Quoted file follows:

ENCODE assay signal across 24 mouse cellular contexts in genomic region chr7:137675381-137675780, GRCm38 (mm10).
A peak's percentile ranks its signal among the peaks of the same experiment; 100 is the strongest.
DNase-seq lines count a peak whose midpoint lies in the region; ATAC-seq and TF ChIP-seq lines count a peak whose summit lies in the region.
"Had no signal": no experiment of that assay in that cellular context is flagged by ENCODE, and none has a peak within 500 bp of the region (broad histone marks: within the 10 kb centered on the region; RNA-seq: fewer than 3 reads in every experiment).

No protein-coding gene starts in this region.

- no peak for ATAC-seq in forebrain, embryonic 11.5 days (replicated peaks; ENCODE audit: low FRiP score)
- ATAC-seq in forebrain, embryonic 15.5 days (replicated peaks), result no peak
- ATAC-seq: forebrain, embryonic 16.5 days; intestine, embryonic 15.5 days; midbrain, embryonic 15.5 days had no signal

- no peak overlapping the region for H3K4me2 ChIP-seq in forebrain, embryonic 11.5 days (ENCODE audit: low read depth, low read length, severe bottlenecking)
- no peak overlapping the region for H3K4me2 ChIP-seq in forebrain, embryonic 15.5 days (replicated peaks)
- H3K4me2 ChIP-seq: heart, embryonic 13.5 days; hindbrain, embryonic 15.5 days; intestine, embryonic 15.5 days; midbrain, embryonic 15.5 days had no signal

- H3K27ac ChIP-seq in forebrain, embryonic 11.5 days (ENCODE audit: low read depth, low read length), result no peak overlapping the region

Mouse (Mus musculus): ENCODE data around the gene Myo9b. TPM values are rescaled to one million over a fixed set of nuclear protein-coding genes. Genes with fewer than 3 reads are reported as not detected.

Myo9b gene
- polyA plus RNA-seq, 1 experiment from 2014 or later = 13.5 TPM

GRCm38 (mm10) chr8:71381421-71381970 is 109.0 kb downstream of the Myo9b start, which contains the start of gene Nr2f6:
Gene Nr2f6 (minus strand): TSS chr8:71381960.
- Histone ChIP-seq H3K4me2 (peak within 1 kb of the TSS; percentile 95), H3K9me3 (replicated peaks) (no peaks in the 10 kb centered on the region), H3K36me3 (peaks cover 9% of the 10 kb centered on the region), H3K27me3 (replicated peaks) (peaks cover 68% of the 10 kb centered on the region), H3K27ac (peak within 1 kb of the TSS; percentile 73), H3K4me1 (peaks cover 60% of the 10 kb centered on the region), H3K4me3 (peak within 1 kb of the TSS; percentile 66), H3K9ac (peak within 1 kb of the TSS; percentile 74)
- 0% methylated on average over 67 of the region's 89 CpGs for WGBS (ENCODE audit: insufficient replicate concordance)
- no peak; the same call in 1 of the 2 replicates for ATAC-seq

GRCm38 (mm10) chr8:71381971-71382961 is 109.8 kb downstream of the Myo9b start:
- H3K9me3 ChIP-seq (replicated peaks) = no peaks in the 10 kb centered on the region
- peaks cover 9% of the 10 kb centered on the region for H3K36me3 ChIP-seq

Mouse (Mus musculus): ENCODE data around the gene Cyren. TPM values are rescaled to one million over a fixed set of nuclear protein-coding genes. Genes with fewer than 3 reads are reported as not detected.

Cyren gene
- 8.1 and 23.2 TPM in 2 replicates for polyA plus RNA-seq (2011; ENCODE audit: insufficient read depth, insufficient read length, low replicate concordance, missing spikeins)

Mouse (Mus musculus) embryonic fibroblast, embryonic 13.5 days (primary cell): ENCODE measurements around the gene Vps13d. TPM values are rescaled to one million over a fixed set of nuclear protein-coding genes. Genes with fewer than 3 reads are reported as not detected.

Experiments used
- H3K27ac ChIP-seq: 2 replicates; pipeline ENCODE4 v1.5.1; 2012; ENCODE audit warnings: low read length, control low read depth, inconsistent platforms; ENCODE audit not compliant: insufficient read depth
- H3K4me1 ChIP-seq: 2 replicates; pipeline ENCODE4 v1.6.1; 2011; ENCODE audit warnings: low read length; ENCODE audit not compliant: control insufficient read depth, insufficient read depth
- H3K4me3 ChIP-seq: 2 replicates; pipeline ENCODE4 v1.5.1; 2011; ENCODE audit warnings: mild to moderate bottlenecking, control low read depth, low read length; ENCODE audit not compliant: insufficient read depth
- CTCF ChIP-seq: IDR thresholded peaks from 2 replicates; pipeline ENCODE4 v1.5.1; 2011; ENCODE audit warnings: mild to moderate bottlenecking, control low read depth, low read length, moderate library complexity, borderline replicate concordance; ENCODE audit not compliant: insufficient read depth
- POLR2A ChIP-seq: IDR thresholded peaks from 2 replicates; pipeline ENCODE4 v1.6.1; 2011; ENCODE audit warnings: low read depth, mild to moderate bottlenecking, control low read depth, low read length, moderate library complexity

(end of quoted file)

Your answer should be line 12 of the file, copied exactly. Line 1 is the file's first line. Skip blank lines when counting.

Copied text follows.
- H3K27ac ChIP-seq in forebrain, embryonic 11.5 days (ENCODE audit: low read depth, low read length), result no peak overlapping the region